“And what will you do with my power then?”

“I will use it as little as possible. I plan to rule a world of humans, not automatons.”

“Are you going to give my power to your secret agents?”

“Unlikely. Some powers are not worth risking falling into public hands. Your power is one. Body-swapping is another. Satisfied?”

“Are you just saying this to placate me?”

“It’s no less true.”

There was no point to arguing; Josephine didn’t have a choice. She just wished Victoria wasn’t so damn cold about it. If Victoria had asked for her help nicely, Josephine would have readily agreed. She’d already been planning to offer. It had to be this though—the ultimatum. Her help had to be an act of servitude.

“Fine. I wiped those pilots minds by stretching what I consider part of myself. I’m in this orbiter. I’m part of its crew, sort of, so this ship is an extension of me. Their mission was to destroy this ship, so their mission was about me. It’s the same logic you told me when you were a child.”

“Have you made any other progress?”

“It’s been enough. I look after Tan and the others, so they’re part of my group. Therefore part of me.”

“Have you tried any other techniques?”

“Like what?”

“Like, say, you and your target have both witnessed the same event, therefore it is related to you.”

“That’s a stretch.”

“How about erasing any memory a person has ever had since first meeting you, because you’ve influenced everything they’ll do since. Causality.”

“That’s an even bigger stretch.”

“Stretching flairs is what I do. With proper guidance, you should be able to drop the necessity that a memory must relate to you.”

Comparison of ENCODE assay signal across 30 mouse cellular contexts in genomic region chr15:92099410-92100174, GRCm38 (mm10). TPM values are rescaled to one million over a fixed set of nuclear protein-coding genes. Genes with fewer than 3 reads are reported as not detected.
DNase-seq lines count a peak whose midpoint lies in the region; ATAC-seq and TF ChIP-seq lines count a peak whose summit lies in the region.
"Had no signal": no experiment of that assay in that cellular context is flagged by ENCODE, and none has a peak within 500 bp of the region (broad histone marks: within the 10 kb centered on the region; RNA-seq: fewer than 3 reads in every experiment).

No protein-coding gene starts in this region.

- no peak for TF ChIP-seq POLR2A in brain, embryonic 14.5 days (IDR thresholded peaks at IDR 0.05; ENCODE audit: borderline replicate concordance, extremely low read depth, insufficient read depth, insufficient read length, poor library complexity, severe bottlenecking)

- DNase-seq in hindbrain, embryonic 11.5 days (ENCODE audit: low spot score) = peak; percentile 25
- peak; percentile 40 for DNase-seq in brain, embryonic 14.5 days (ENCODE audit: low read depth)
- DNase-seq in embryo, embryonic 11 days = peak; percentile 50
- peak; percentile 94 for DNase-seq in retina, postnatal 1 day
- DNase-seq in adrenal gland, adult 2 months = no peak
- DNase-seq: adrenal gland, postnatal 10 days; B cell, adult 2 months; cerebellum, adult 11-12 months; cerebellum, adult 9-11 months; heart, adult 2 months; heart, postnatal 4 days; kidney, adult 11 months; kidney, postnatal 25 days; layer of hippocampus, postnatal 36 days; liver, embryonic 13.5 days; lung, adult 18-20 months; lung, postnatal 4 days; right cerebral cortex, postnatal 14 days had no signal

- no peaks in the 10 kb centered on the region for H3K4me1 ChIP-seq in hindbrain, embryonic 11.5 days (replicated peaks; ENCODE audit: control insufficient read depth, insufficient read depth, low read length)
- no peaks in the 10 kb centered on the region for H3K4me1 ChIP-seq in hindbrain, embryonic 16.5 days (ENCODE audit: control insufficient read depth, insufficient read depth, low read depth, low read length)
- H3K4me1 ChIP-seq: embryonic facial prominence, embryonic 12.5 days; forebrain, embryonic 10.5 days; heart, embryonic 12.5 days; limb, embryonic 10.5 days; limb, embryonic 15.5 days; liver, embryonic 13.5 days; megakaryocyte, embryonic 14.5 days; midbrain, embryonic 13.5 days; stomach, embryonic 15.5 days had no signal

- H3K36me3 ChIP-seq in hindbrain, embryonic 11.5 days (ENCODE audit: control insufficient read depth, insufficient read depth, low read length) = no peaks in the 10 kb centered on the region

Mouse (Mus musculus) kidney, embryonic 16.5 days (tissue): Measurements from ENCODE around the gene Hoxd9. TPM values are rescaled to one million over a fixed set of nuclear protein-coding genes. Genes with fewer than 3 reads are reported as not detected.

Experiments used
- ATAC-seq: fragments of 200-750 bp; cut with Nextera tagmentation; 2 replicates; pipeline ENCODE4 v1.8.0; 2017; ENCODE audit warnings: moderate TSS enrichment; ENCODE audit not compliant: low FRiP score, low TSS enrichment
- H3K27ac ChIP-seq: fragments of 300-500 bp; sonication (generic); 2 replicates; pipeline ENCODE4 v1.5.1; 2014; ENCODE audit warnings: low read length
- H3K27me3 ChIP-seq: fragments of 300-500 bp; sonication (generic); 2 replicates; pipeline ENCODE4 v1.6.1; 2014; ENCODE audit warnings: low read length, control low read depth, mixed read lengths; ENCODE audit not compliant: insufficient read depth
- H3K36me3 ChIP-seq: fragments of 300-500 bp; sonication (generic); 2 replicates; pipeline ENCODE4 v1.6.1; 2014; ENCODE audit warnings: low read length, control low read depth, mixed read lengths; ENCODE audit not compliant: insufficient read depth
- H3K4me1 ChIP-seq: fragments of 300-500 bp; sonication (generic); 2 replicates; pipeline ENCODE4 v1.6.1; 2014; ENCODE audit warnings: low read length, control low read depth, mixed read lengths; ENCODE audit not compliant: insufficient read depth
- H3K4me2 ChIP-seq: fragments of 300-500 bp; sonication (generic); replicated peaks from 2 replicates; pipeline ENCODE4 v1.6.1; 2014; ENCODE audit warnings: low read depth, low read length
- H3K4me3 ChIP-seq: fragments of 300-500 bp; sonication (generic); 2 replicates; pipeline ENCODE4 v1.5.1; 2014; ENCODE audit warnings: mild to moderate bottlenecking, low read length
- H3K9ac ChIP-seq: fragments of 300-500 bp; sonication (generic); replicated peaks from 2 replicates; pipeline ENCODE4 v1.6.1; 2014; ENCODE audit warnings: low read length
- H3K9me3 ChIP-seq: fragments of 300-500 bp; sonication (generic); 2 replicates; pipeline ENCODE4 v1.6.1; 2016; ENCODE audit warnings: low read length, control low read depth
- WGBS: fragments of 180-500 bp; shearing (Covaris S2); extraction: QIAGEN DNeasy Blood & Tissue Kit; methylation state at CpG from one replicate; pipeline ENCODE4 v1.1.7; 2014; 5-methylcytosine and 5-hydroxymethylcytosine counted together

“I can already take so much when I try. It’s like amnesia.”

“But not total amnesia. I want you able to remove any memory you want.”

“Why? That could only be used for evil.”

“Nonsense. You could remove traumatic experiences. Or remove empire secrets from someone who either mistakenly learned them, or lost clearance to know them. Total amnesia could be used in leu of a death penalty.”

“That doesn’t outweigh the dangers.”

“No, it doesn’t. Which is why I’ll never release your power to the public, but stretching your power would also help us deal with Alexander.”

“All right. So what are we going to do? Exercises?”

“Not right now. This is an evaluation. I have something more important for you. I need to know if you’re able remove memories of us from any soldier or imperial official, even if they’re not directly involved like those pilots were yesterday?”

“Probably.”

“Good. Then you’re going to work with Winnie to erase us from as many government minds as possible before Alexander gets them all shielded. I don’t know how much good it will do, but we need to slow Alex down as much as possible. The next squadron he sends against us will not fall for the same trick.”

“But I’m helping Winnie with Zauna and Christof.”

“You will do both. I expect you’ll only have a few days to do this before Alexander has everyone shielded.”

“Okay. I’ll do it, but only if you sit down and talk to me like a person.”

“Fine, but later. I’m much to busy to do that now. Speaking of which, on your way out, let Liat know that I’m ready for Winnie.”


Winnie’s lesson started out more as a practice in sketching than using her power. She’d copied glyphs again and again. Usually, glyphs were simple to copy. Just lay a piece of paper over a glyph and trace it.